I’m not big on pre-ordering via Kickstarter. Sorry, guys. It’s just not my thing. When I give money to Steam or a retail game shop, I’d like a product in my hands or on my PC in return, not a promise that a product might one day exist. That doesn’t mean I dislike Kickstarter itself, of course; plenty of people are willing to cough up the cash to make games that I can one day purchase, so that’s fine with me! One of the results of the crowdfunding fad is Pillars of Eternity, a new CRPG in the style of the classic Infinity Engine titles like Baldur’s Gate, Icewind Dale and Planescape: Torment. It’s crowdfunded, yes…but even I have to admit that it’s magnificent.
With Pillars of Eternity you’re getting the closest possible thing to a Baldur’s Gate sequel. That means reading. Lots and lots of reading. Pillars of Eternity is an insanely expansive game. There’s so much going on that it feels kind of overwhelming, and this sentiment extends to every aspect of things from your party selection to the sidequests you’ll pursue to your own character build. Quests are often vastly complex in terms of how they can play out based on your reputation, previous actions, class and race. This is a game that really begs for replay, much like the classic Infinity Engine titles it plays homage to.
As usual with this sort of game, you can expect to start over at least once since you’re not given a huge amount of information on the kind of challenges you’ll face during creation. It’s not a huge deal, and classes play differently enough that it’s worth trying several. My favorite ended up being the Cipher, a psionicist class that can be worked into a decent support unit and fighter; other interesting choices include the bardlike Chanter and the unique masochistic interpretation of the Monk. Regardless of what you choose there are plenty of interesting NPC companions to fill any gaps in your party composition – and if you don’t like them, you can just design more characters of your own.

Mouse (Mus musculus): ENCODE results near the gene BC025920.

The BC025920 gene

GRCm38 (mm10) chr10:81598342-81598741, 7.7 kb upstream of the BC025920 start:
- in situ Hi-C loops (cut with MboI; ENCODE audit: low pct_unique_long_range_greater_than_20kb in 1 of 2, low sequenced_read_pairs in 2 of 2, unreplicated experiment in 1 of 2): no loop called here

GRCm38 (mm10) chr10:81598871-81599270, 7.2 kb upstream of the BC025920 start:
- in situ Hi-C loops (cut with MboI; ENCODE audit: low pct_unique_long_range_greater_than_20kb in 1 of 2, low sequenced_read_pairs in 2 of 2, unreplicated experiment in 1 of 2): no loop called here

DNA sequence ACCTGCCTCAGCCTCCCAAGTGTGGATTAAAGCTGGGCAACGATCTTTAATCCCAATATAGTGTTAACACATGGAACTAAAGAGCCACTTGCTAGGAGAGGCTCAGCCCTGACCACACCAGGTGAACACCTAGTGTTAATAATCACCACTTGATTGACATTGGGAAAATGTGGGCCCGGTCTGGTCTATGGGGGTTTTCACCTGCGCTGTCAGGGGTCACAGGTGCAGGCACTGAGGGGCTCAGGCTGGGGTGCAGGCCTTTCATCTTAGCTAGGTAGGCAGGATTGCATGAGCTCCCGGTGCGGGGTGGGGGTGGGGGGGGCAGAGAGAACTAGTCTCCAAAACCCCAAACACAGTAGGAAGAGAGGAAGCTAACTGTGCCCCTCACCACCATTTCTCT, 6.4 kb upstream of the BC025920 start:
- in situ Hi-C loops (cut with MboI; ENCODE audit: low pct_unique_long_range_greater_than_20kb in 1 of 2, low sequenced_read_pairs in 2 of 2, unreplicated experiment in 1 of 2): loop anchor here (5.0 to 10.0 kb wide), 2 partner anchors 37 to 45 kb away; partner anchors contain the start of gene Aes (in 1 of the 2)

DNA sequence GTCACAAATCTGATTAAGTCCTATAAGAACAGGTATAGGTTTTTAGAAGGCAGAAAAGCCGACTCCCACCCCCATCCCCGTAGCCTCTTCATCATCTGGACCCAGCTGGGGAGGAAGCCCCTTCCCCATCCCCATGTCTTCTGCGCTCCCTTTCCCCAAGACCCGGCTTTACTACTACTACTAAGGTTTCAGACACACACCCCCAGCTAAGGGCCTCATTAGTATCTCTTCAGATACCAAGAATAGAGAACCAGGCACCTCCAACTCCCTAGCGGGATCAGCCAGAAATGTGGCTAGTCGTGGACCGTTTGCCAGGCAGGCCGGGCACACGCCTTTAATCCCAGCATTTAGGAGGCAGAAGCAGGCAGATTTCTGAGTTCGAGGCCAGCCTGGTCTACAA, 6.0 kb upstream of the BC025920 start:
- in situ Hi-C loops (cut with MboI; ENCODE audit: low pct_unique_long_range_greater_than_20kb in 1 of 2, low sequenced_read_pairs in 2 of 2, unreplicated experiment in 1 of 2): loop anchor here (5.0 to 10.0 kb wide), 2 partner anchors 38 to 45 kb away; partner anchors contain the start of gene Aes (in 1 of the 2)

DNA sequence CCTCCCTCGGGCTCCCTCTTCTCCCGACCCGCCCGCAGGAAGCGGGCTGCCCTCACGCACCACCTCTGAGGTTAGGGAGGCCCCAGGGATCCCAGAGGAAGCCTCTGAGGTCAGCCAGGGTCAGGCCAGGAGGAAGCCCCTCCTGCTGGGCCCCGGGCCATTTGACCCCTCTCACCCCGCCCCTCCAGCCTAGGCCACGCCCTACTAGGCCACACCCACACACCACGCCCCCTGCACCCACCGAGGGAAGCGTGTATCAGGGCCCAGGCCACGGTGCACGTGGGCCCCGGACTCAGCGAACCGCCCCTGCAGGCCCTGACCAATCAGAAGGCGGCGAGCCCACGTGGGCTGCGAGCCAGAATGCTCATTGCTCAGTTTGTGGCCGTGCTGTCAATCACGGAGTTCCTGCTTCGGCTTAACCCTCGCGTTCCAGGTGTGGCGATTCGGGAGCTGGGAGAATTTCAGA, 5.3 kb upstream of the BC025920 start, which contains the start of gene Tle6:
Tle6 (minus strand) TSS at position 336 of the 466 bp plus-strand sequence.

Pillars of Eternity runs on an original rules system that’s pretty similar to third edition Dungeons and Dragons, which is unsurprising given its pedigree. Characters gain levels and such as you might expect (no multiclassing, though) and there are skills, feats and spells to manage. Spells and abilities run on a system similar to fourth edition D&D, where they can be used a limited number of times per battle or per rest, and some classes have special resources to manage. Ciphers use Focus, which is built through basic attacks and spent on Cipher spells, while Monks use Wounds accumulated through taking damage to power their martial arts.
The health system bears particular mention; characters have an Endurance score and a Health score. The easiest way to explain this is that the former represents short-term HP and the latter is long-term. While running out of Endurance will simply knock a character out and leave them open to greater Health damage, running out of Health kills them with no recourse. This is much more forgiving than D&D, particularly early on and particularly regarding squishy caster characters, but it’s not enough to keep the game from kicking your butt. Cautious play and judicious use of the resources you have available are musts, especially since resting is limited to the amount of campfire supply items you’re carrying with you.
Graphically and aurally there’s not much to complain about. The character models are fairly simple, but they definitely beat Baldur’s Gate, so. The music is the real standout here, it’s exceptionally well done. As for voice acting, it’s a bit limited given the enormous amount of dialogue, but it’s certainly acceptable – not the amateur hour level of work you might expect from a crowdfunded project.
My complaints about Pillars of Eternity are fairly minor; first, the game is tough, particularly since its rules are original and have a bit of a learning curve. Saving often is important because you can expect to get murdered, and I was playing on Normal mode so it can certainly get harder. Some battles can seem practically unwinnable and you’ll need to leave, power up and come back some other time. Still, the rules make sense and the health system is vastly more forgiving than the early D&D we saw in Baldur’s Gate, so it’s hard to complain too much.
The other bit is almost more of a weird quibble: the writing is generally pretty good, but you’ll periodically come across immersion-ruining tombstone memorials from Kickstarter backers. They serve largely as a reminder that while you may have purchased the game, you didn’t purchase it early enough or pay as much as the developers would have liked. While all animals are equal, some are more equal than others, etcetera. Certainly not something you’d have seen in the original Infinity games. This sort of thing was irritating when it happened in Shovel Knight, another crowdfunded darling that was otherwise an excellent title, and it’s irritating here. Fortunately it’s easy enough to just pass these by and it doesn’t sink the entire game, assuming the vast majority of gamers even care about the memorials being there at all.
Really, if silly memorials and high difficulty are all I can complain about, it’s easy to say that Pillars of Eternity is a fantastic game. There’s a staggering amount of content here, a new setting to immerse yourself in and plenty of tactical combat in which to indulge. The first time I booted this one up, I lost four hours to it in the blink of an eye. I’m sure it’ll do the same for anyone else who enjoys CRPGs.